He rode in my car, and when I told him that the bus didn’t come out to Millwood this late at night, he insisted he didn’t mind paying for the taxi. We stopped at South Soda Shop, as there wasn’t any respectable drive-thru in town, and I tossed the food onto his lap. It’d been ages since I ate salty, chili cheese fries. We ate as we made the drive to Millwood, each of taking turns asking questions.
“Ever been married?” he asked at one point.
“Barely, he died on our wedding night.” There was an uncomfortable silence for a mile before he began again.
“Ever go to college?”
“I did. Required for my line of work.”
He laughed a little, like there was an inside joke to this before he responded. “I hunt for algae. One day I’ll be a great natural scientist, but for now, I capture algae. Hey, happen to know someone with a pool in need of a clean? Maybe I could gather some of their algae.”
I laughed with him then, “Sounds miserable.”
“I don’t mind, it’s better than working at a record store, hoping to get lucky and land a great job. At least now I’m working towards my dream, and not everyone can say that.”
“No, they can’t…. I can’t.”
“Sorry,” he said softly after another block. I gave him a sideways glance, and he didn’t look like he pitied me, which I appreciated.
I pulled into my driveway, the light on the porch lit waiting for me, all the other lights in the front of the house were off. “Well this is me. When’s your taxi going to get here?”
“Five minutes. Mind if I sit on your porch to wait?”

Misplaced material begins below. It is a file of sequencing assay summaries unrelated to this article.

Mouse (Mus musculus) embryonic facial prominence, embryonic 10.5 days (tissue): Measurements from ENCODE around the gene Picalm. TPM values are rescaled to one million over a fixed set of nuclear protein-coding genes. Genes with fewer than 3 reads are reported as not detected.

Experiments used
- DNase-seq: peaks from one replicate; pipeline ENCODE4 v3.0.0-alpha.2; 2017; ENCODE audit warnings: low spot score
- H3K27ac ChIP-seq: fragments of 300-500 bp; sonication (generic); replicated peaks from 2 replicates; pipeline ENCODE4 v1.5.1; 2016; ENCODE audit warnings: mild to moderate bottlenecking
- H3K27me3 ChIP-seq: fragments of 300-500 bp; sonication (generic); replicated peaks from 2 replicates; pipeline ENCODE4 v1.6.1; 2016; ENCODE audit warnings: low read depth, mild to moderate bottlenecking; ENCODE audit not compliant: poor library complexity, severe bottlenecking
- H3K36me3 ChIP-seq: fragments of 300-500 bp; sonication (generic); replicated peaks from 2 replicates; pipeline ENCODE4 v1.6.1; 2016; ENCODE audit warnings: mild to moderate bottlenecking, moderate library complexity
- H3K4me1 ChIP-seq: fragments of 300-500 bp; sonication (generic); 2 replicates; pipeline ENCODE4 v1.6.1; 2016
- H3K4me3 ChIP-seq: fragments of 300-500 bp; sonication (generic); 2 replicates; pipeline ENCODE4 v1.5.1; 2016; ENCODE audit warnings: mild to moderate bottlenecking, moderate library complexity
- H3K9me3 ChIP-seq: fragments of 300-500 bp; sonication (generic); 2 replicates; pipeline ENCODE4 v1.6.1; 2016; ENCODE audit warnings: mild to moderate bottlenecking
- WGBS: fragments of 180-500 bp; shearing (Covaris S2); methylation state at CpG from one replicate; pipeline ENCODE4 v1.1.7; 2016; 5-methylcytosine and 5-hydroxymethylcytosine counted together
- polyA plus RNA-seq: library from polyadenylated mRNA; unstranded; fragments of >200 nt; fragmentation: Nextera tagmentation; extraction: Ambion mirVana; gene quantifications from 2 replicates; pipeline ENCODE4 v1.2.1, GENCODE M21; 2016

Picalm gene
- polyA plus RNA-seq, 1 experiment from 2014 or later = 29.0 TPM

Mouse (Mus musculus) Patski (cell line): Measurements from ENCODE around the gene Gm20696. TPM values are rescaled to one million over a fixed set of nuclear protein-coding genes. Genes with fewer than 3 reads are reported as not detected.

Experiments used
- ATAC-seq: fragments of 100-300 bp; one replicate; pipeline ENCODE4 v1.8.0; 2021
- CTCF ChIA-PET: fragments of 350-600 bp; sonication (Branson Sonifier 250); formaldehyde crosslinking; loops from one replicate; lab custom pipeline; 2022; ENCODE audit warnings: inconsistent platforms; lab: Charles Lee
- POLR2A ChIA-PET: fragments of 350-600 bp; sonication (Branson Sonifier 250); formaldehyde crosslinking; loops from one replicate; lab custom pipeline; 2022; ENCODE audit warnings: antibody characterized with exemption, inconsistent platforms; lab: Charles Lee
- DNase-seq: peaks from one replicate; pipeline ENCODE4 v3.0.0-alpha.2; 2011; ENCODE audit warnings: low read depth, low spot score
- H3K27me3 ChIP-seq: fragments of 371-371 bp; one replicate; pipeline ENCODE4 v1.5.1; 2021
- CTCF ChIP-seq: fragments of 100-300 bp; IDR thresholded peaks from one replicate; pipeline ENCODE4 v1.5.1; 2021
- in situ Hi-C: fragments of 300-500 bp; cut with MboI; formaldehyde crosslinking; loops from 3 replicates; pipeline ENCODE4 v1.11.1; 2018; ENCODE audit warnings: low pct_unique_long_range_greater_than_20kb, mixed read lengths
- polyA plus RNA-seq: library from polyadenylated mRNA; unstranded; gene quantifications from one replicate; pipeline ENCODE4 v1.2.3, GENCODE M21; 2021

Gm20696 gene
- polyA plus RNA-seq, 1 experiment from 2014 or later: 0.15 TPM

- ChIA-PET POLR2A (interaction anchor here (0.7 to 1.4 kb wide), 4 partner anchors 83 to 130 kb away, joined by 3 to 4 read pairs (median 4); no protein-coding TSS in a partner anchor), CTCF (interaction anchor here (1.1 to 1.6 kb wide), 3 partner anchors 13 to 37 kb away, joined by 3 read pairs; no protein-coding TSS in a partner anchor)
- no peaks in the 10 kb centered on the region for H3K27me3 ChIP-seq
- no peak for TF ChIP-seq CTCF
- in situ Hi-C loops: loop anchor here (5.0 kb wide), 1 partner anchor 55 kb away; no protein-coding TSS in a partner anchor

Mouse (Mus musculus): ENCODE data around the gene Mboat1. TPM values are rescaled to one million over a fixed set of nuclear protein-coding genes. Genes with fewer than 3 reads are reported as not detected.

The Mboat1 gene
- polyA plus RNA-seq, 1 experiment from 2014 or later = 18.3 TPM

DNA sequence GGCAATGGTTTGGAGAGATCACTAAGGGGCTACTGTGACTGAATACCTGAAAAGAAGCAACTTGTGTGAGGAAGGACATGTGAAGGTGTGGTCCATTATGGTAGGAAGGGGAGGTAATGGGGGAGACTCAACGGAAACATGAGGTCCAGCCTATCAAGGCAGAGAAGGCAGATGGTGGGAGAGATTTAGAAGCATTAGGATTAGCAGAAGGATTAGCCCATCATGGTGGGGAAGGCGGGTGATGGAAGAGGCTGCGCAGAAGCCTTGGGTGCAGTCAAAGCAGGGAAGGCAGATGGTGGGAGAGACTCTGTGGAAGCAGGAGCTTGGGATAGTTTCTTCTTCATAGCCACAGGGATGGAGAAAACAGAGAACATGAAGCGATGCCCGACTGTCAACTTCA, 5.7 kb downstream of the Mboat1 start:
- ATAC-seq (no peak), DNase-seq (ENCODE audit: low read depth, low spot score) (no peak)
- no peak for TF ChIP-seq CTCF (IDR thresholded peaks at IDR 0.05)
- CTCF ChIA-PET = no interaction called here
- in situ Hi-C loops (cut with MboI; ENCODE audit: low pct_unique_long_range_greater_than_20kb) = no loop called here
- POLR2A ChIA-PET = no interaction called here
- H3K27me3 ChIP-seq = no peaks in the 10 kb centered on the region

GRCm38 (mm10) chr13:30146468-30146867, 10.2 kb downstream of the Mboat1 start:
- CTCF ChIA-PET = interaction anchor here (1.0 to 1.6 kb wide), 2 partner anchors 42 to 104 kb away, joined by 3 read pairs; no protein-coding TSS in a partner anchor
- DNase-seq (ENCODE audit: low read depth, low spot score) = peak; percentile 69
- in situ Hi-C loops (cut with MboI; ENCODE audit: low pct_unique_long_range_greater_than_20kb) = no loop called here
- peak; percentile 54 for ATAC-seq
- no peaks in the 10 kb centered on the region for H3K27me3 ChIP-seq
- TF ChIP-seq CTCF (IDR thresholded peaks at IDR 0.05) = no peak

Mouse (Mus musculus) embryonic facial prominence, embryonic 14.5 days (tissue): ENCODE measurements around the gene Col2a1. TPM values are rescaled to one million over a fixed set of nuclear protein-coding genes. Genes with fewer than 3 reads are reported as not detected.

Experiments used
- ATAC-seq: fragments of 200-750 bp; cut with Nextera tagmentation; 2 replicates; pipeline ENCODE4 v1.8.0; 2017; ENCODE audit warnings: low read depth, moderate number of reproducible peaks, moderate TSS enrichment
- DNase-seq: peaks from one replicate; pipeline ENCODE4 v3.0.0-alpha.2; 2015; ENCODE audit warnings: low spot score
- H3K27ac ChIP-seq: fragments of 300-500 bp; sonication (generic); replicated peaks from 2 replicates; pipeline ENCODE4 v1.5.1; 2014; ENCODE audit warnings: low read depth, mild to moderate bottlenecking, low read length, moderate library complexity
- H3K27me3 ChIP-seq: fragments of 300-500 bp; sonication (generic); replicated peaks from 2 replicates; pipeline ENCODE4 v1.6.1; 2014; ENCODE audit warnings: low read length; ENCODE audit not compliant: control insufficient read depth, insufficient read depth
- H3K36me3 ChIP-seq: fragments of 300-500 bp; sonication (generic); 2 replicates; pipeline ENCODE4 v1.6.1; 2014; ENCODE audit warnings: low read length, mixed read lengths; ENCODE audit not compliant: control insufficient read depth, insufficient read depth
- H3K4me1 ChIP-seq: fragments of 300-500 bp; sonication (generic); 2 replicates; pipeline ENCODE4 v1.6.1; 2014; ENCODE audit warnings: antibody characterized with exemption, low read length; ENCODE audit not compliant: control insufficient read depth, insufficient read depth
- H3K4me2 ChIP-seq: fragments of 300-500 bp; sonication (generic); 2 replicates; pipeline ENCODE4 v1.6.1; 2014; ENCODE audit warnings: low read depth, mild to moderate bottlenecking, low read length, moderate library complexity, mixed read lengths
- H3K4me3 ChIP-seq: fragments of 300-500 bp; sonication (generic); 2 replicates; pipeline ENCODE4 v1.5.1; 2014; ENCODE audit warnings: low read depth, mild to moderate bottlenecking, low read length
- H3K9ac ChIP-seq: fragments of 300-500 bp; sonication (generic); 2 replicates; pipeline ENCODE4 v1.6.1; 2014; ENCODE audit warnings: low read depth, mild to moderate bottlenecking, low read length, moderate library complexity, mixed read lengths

I shook my head and he followed me to the porch.
“I had a nice time with you, Eva.” His hand hesitated by my cheek before he put it down. He chuckled nervously, “I’m not good at this stuff, sorry.”
“Me ether, we can suck at it together.” I didn’t mean it the way he took it, and I immediately bit my lip.
He moved in closer, and pulled me up for a light kiss, his hand made my shoulder tingle. For the first time in years, my body warmed from another man’s touch.
I gasped, pulling myself back. “I..I can’t.” I stuttered. “I’m sorry.” I backed away into my house, and locked the door behind me. I left him standing there for a few minutes before I heard the taxi arrive and drive off.
I stood in the darkened living a moment after, before going up to bed.
Sweet Linny was nestled in the bed, the end table lamp was on so I could find my way in, and as a night light for herself. She was afraid of the dark when I wasn’t there to snuggle with her. I pushed her hair back and kissed her forehead, her eyes fluttering under her pale lids and long lashes.
I couldn’t help but wonder what she would think of me dating a guy. It felt like a betrayal to Nicholas to even consider it, but I couldn’t deny that my shoulder still felt hot from his fingers.
Abby got the want to get a job in the culinary field, so all three girls work in the food business now. I’m going to redecorate the Red mill and update some salaries/uniforms. Jessica Picasso works there too, along with Barbara Gray (Corbin’s wife).
Quick recap of Eva’s life: Dad and sister died from sickness, and her oldest sister disappeared from the game. They moved to apartment #1, she met Nicholas, and they started dating. He moved to South Port, and they all moved to apartment #2, they saved and saved to pay his fees to leave in South Port legally, and had Paloma. Got married, and on their wedding night, the ghost of her sister killed her husband. She conceived on their wedding night with Linny. They took out a loan and moved to Millwood…
This is my last entry while I’m away on vacation, I’ll be back to playing and then posting after Father’s Day.